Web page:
Editorial: Democracy wilting in Ottawa

While lumping numerous pieces of legislation in one giant omnibus bill may not be precedent-setting, we fear it threatens our democracy.

While the lumping together of numerous pieces of federal legislation in one giant omnibus bill may not be precedent-setting, we fear that doing so threatens to reduce our democracy to mere window dressing.

Stephen Harper’s Conservative government, still relatively young in its first majority, is attempting to reduce the level of debate on specific issues relating to everything from environmental protection to military spending to multiculturalism. No aspect of governmental operations is being spared here.

Our concern is that sections of the bill pinpointed by hard-working MPs as troublesome – remember, this bill affects every ministry – cannot possibly be given the time they need to discuss potential problems with implementation before regulations and budgets get put in place.

It’s not just opposing MPs who have been left scrambling by this tactic. Even Conservative MPs are forced to bone up on all aspects of the government’s budget legislation. Who’s got time for that? And how can we expect any of our elected representatives to be well-versed on even half of the legislation tabled?

Meanwhile, Opposition and other MPs have tabled 800 possible amendments to the bill, which will no doubt cause further confusion and anxiety among this country’s lawmakers as the bill goes through the debate process.

The feds have argued that time is of the essence as they work to keep our economy from spiralling as a growing number of European countries are experiencing.

Still, that is not reason enough to subvert the democratic process and allow for the kind of proper debate that Canadians have come to expect.

To use a well-used phrase, this can only end badly, both for the continuity of services, checks and balances in this country and the preservation of the type of democracy we all voted for – Conservatives, New Democrats, Liberals and Greens alike.

Just Posted

Chinese Culture to light up 2019 Victoria Day Parade

Groups hopes Greater Victorians ‘view the culture, embrace the friendship’

Struggling Victoria adoption agency elects new board that intends to keep it open

The previous board announced that Choices would close May 31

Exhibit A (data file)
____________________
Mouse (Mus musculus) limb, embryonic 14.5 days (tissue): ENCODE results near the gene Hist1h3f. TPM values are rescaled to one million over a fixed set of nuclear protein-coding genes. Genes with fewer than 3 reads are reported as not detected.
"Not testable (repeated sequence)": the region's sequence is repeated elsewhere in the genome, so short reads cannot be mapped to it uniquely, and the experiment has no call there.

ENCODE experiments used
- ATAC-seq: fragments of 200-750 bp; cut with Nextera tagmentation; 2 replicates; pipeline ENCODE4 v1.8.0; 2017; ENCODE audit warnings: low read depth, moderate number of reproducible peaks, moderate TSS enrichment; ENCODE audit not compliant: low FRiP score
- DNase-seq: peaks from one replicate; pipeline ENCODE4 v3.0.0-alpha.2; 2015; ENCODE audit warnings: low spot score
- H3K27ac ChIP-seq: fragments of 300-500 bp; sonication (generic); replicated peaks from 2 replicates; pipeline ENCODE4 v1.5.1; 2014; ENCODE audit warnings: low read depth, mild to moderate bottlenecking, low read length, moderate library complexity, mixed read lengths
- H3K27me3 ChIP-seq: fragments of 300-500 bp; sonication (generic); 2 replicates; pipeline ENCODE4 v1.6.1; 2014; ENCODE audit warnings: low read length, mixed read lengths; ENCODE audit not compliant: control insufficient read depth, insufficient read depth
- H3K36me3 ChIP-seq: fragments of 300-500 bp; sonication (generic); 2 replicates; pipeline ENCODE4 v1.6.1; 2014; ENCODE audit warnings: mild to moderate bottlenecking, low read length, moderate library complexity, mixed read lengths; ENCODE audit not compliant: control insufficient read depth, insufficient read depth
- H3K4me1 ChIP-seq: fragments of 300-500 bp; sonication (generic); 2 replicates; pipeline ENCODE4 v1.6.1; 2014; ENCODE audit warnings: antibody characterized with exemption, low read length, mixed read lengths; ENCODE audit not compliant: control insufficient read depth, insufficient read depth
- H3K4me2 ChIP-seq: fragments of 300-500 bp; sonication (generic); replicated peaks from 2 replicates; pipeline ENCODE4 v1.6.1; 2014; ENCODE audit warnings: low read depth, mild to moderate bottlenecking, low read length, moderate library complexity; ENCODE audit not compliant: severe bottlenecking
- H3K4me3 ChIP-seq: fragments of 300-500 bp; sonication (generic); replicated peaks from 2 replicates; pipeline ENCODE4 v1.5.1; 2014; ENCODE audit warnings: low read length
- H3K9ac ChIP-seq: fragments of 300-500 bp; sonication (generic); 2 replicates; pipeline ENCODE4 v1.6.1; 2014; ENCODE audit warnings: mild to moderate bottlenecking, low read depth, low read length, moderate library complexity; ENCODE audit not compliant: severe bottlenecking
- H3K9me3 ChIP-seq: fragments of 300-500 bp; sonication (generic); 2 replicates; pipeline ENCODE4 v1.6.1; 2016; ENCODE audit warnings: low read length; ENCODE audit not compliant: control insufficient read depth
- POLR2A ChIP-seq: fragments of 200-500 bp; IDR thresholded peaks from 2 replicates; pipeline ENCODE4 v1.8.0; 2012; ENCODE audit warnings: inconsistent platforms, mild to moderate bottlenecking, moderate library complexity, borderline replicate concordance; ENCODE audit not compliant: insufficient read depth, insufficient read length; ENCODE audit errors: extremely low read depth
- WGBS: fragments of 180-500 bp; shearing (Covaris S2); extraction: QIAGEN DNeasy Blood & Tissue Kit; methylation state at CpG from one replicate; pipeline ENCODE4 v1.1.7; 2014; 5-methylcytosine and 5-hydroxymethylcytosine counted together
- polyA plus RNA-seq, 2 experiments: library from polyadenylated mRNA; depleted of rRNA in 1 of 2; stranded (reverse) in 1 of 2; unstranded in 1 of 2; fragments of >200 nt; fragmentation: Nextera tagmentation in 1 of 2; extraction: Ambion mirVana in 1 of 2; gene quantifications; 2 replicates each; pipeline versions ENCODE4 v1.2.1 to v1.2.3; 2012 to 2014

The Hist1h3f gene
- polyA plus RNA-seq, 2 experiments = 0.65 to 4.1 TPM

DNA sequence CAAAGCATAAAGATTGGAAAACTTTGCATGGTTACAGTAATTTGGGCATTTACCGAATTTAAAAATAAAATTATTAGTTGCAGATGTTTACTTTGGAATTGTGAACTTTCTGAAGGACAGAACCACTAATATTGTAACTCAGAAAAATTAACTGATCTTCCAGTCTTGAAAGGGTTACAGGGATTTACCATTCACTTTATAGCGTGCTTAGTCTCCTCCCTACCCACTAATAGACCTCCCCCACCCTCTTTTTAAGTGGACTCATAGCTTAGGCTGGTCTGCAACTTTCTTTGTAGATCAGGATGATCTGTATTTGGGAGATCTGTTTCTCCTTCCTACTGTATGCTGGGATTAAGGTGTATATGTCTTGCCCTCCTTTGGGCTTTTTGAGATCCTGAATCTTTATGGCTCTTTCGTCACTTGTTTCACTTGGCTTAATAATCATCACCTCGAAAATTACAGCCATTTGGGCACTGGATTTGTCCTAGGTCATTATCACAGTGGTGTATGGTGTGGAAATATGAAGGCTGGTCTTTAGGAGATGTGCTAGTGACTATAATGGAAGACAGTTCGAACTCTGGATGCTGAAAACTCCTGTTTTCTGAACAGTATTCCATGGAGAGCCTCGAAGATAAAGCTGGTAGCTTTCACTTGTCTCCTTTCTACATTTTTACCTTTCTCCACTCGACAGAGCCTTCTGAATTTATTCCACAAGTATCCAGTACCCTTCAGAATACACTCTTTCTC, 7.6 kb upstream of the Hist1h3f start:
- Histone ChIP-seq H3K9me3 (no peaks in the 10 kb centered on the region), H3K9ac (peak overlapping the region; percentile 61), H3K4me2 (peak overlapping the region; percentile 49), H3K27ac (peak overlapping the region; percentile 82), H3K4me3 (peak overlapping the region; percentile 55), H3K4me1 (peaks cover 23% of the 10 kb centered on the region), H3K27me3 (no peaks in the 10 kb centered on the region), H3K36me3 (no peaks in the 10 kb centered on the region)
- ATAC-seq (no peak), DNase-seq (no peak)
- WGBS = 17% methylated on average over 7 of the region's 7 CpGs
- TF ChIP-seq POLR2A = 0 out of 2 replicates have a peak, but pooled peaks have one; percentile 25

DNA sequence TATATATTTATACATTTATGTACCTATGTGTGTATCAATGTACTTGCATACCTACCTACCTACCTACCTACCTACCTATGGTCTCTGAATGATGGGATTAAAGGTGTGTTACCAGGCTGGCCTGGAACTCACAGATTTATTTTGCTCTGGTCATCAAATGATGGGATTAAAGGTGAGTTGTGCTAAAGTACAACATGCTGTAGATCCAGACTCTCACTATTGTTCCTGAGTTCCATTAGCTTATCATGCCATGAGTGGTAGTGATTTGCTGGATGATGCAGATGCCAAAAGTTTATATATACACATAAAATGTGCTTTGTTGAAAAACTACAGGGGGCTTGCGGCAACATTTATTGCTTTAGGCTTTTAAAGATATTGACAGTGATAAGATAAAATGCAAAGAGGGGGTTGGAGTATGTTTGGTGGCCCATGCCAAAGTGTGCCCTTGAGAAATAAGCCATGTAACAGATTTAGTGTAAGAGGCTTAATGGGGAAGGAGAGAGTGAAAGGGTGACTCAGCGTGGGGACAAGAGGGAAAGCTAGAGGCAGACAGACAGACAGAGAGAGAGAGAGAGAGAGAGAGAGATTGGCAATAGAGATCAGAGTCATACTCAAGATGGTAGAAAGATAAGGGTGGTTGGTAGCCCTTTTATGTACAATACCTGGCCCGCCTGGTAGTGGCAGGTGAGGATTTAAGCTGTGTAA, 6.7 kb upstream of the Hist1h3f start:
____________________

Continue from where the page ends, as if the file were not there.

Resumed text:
Royal and McPherson Society pleads its case to Victoria council

‘Dark days’ at Royal, user groups’ weekend priorities make scheduling other entertainment challenging

Uplands Park champion to earn provincial award

B.C. Community Award for Margaret Lidkea coincides with Sunday’s volunteer celebration

Oak Bay Sgt. struggles through emotional testimony in double murder trial

Andrew Berry is charged with second-degree murder in deaths of daughters Chloe (6) and Aubrey (4)

VIDEO: Killer whales hunt for seals in Vancouver harbour

Bigg’s killer whales feed on marine mammals like seals, sea lions, dolphins and even other whales

Wanted by Crime Stoppers

Greater Victoria Crime Stoppers is seeking the public’s help in locating the… Continue reading

POLL: Do you think the Notre Dame Cathedral in Paris should be rebuilt?

Images of one of the word’s most iconic landmarks were seared into… Continue reading

VIDEO: B.C.’s waving granny gets incredible send-off from school kids

Tinney Davidson has been waving at students on their way to school for over 11 years, but is moving in a month

Island-born Snowbirds pilot enjoying homecoming in skies over Comox

Logan Reid once stood clinging onto the fence outside the Comox Air… Continue reading

Attack on student in Courtenay ‘way more than bullying’, says mom

A Comox Valley mother said “it was way more than bullying” at… Continue reading

Vancouver man, 19, charged in human trafficking case involving teen girl

The 16-year-old girl was reported missing and later discovered in Vancouver

Blaine, Wash. inn owner, charged with smuggling people into B.C., granted bail

Robert Joseph Boule ordered to turn away anyone indicating a plan to enter Canada illegally

Most Read